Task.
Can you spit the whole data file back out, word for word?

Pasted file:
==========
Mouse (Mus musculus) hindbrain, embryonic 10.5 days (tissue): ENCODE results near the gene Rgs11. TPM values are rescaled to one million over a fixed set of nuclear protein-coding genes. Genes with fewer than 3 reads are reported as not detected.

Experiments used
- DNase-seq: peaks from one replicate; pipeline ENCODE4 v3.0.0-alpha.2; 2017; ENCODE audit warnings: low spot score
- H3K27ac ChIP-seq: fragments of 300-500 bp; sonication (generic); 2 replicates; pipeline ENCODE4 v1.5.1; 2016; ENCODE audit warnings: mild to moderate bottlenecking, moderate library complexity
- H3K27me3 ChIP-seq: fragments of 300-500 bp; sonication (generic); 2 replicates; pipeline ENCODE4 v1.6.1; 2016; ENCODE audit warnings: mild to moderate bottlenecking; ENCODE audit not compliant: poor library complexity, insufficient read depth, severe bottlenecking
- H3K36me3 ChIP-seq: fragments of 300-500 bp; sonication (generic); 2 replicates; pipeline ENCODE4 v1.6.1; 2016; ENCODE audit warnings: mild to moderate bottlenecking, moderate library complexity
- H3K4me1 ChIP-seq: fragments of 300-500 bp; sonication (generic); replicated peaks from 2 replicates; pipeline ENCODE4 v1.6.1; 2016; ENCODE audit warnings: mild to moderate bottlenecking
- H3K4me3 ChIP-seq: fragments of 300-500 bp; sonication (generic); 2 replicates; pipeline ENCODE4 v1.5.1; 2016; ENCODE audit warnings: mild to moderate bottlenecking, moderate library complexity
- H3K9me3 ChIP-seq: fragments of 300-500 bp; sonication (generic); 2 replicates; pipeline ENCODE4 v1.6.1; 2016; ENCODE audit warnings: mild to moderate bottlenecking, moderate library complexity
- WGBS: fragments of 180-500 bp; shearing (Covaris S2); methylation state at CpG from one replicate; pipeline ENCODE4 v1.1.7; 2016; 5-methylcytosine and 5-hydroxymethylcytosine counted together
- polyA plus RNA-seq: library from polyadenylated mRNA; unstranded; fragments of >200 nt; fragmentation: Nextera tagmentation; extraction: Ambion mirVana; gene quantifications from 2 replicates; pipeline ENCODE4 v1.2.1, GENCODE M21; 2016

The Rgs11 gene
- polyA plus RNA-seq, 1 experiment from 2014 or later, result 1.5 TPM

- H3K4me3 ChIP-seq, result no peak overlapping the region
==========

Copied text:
Mouse (Mus musculus) hindbrain, embryonic 10.5 days (tissue): ENCODE results near the gene Rgs11. TPM values are rescaled to one million over a fixed set of nuclear protein-coding genes. Genes with fewer than 3 reads are reported as not detected.

Experiments used
- DNase-seq: peaks from one replicate; pipeline ENCODE4 v3.0.0-alpha.2; 2017; ENCODE audit warnings: low spot score
- H3K27ac ChIP-seq: fragments of 300-500 bp; sonication (generic); 2 replicates; pipeline ENCODE4 v1.5.1; 2016; ENCODE audit warnings: mild to moderate bottlenecking, moderate library complexity
- H3K27me3 ChIP-seq: fragments of 300-500 bp; sonication (generic); 2 replicates; pipeline ENCODE4 v1.6.1; 2016; ENCODE audit warnings: mild to moderate bottlenecking; ENCODE audit not compliant: poor library complexity, insufficient read depth, severe bottlenecking
- H3K36me3 ChIP-seq: fragments of 300-500 bp; sonication (generic); 2 replicates; pipeline ENCODE4 v1.6.1; 2016; ENCODE audit warnings: mild to moderate bottlenecking, moderate library complexity
- H3K4me1 ChIP-seq: fragments of 300-500 bp; sonication (generic); replicated peaks from 2 replicates; pipeline ENCODE4 v1.6.1; 2016; ENCODE audit warnings: mild to moderate bottlenecking
- H3K4me3 ChIP-seq: fragments of 300-500 bp; sonication (generic); 2 replicates; pipeline ENCODE4 v1.5.1; 2016; ENCODE audit warnings: mild to moderate bottlenecking, moderate library complexity
- H3K9me3 ChIP-seq: fragments of 300-500 bp; sonication (generic); 2 replicates; pipeline ENCODE4 v1.6.1; 2016; ENCODE audit warnings: mild to moderate bottlenecking, moderate library complexity
- WGBS: fragments of 180-500 bp; shearing (Covaris S2); methylation state at CpG from one replicate; pipeline ENCODE4 v1.1.7; 2016; 5-methylcytosine and 5-hydroxymethylcytosine counted together
- polyA plus RNA-seq: library from polyadenylated mRNA; unstranded; fragments of >200 nt; fragmentation: Nextera tagmentation; extraction: Ambion mirVana; gene quantifications from 2 replicates; pipeline ENCODE4 v1.2.1, GENCODE M21; 2016

The Rgs11 gene
- polyA plus RNA-seq, 1 experiment from 2014 or later, result 1.5 TPM

- H3K4me3 ChIP-seq, result no peak overlapping the region